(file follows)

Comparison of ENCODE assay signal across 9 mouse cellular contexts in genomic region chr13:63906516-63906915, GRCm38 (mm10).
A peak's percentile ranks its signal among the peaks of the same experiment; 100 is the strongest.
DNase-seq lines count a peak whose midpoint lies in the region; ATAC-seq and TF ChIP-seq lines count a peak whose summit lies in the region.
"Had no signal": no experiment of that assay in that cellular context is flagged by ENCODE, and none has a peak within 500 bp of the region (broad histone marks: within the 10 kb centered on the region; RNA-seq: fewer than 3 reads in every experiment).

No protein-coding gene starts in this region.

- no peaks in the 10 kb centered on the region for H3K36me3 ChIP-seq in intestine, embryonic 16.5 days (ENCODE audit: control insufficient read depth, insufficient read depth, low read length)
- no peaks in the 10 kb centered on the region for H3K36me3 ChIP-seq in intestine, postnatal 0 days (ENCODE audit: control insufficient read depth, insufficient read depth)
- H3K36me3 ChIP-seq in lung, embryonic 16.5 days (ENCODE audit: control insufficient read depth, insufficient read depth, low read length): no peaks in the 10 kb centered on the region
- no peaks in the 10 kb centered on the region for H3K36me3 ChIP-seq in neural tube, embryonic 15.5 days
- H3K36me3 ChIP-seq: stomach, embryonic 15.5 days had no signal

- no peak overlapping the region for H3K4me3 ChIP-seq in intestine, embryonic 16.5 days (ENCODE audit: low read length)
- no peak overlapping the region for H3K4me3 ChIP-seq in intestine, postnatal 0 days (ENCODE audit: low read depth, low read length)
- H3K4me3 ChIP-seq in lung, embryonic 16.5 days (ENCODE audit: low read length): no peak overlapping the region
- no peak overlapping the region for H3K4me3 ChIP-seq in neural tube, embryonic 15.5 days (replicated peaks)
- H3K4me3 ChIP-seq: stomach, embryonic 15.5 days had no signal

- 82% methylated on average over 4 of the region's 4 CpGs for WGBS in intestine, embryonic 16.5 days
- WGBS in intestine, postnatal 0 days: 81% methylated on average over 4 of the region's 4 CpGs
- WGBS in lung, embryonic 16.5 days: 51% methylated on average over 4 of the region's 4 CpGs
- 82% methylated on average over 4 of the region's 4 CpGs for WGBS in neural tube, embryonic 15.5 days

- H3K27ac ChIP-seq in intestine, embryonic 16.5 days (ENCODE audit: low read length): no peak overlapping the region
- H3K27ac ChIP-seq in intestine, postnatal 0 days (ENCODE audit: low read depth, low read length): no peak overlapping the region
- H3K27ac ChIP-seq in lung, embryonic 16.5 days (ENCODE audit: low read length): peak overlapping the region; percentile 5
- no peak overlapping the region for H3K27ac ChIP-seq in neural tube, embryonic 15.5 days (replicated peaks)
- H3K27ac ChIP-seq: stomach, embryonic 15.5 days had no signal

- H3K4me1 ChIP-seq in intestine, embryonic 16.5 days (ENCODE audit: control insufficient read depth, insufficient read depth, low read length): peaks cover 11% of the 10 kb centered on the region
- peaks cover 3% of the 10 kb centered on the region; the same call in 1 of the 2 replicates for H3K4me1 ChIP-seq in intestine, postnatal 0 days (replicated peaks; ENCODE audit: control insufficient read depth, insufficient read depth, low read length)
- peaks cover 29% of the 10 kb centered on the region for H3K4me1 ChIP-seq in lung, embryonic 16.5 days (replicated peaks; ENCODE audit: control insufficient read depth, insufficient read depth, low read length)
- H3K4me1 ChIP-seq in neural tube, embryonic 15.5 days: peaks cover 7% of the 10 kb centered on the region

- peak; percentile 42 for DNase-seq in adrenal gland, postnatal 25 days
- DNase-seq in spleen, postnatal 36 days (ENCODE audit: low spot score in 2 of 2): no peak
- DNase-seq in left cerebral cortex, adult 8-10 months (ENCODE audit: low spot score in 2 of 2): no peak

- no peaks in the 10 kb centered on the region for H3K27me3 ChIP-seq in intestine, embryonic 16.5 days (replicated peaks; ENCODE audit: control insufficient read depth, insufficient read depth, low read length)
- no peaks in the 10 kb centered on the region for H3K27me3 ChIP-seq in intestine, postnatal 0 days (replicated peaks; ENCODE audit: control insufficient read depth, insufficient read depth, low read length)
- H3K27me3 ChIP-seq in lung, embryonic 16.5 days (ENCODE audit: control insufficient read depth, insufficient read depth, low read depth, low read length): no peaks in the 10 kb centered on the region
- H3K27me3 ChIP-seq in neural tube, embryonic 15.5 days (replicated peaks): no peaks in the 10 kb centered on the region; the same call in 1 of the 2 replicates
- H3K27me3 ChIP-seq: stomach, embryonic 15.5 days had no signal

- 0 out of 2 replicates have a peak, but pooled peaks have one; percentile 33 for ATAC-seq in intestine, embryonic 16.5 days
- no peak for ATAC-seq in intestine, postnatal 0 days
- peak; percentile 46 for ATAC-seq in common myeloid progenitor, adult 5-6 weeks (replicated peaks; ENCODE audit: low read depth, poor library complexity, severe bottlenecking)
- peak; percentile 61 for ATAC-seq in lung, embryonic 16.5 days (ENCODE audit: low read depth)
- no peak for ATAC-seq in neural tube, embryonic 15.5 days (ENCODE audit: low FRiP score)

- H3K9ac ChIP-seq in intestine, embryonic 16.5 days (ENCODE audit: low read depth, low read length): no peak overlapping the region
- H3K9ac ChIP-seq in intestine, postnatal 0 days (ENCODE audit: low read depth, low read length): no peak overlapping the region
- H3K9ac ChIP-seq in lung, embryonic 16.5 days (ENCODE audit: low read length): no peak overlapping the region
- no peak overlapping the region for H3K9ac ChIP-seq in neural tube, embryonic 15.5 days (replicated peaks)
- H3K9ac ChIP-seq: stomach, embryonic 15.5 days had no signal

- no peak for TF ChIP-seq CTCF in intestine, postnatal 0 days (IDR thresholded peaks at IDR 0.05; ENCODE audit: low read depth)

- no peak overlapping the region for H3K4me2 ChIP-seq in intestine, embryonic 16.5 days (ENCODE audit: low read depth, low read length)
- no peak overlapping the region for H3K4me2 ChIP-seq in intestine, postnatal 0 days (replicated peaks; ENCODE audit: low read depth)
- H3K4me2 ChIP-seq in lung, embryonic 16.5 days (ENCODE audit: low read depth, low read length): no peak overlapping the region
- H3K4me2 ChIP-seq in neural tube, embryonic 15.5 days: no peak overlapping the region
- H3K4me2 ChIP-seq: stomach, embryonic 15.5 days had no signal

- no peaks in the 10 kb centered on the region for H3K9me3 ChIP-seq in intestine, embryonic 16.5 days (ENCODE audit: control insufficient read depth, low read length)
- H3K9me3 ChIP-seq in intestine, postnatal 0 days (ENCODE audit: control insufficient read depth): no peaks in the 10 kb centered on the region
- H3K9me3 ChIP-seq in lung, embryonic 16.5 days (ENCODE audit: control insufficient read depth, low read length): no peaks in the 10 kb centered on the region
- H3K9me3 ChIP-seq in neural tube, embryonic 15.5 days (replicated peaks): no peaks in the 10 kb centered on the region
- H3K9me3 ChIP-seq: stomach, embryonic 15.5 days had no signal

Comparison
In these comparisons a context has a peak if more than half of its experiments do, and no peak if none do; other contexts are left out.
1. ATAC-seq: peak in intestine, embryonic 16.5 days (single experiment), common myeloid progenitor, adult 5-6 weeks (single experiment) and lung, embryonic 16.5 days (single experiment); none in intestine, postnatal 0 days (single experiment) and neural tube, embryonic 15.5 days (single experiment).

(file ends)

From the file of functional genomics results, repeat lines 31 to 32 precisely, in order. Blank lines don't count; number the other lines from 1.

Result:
- DNase-seq in left cerebral cortex, adult 8-10 months (ENCODE audit: low spot score in 2 of 2): no peak

- no peaks in the 10 kb centered on the region for H3K27me3 ChIP-seq in intestine, embryonic 16.5 days (replicated peaks; ENCODE audit: control insufficient read depth, insufficient read depth, low read length)